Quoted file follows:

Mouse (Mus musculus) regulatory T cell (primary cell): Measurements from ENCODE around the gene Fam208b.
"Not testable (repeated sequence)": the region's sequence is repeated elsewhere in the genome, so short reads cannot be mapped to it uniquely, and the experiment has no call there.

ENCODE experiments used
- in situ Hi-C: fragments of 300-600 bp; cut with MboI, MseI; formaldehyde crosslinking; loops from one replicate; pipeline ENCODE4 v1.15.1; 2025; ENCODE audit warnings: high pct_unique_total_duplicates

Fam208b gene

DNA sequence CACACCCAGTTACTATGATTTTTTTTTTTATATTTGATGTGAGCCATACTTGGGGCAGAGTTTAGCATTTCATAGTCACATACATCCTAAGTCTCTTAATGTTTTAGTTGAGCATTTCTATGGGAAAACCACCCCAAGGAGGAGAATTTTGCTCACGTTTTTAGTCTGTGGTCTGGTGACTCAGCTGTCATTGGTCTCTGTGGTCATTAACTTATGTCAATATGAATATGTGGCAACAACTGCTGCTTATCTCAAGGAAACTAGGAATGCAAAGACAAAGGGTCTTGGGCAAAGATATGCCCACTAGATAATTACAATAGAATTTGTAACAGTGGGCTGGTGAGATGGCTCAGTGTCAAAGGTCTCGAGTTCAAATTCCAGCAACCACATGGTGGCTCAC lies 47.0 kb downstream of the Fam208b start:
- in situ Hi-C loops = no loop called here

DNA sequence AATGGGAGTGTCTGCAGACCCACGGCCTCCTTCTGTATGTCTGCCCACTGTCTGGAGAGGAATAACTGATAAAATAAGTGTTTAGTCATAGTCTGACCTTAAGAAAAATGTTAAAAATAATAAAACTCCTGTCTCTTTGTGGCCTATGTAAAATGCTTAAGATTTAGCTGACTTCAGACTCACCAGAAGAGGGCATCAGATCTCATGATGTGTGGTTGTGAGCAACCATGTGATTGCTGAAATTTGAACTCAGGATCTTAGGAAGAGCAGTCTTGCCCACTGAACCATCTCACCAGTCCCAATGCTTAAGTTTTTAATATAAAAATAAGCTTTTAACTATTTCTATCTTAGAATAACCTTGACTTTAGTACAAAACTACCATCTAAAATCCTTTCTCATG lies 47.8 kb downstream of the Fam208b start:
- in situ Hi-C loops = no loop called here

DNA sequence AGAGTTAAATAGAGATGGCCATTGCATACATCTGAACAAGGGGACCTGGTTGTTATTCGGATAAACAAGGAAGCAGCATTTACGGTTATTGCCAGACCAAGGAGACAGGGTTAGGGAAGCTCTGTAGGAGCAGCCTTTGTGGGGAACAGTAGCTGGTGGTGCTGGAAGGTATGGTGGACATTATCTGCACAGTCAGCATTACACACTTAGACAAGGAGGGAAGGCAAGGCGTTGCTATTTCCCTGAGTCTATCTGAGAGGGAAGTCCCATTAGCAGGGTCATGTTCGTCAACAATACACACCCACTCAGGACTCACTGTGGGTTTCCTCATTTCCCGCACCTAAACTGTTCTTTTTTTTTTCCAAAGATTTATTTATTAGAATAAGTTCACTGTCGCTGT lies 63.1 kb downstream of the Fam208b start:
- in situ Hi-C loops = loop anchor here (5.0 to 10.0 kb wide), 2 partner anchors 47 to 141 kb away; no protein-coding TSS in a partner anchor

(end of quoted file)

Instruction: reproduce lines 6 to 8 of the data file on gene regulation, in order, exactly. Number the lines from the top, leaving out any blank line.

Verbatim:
DNA sequence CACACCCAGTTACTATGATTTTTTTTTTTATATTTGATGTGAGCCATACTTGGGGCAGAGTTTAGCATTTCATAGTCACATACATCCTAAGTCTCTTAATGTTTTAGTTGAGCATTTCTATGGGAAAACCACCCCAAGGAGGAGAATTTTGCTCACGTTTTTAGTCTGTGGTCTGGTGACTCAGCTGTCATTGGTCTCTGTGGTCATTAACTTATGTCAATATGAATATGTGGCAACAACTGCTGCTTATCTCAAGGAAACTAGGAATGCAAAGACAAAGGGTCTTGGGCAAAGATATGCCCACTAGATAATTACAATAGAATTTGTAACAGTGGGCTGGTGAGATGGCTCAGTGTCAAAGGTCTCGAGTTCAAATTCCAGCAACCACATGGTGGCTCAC lies 47.0 kb downstream of the Fam208b start:
- in situ Hi-C loops = no loop called here

DNA sequence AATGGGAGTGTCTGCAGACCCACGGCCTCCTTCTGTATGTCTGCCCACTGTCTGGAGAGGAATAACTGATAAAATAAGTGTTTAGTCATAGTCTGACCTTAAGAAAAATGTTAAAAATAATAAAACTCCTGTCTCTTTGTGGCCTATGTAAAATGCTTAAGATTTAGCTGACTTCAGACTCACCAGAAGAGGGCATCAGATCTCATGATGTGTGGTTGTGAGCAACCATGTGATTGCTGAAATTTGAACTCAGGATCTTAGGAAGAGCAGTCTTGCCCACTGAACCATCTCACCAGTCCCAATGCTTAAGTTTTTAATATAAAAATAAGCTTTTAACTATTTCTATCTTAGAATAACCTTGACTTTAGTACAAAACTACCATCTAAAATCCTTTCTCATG lies 47.8 kb downstream of the Fam208b start: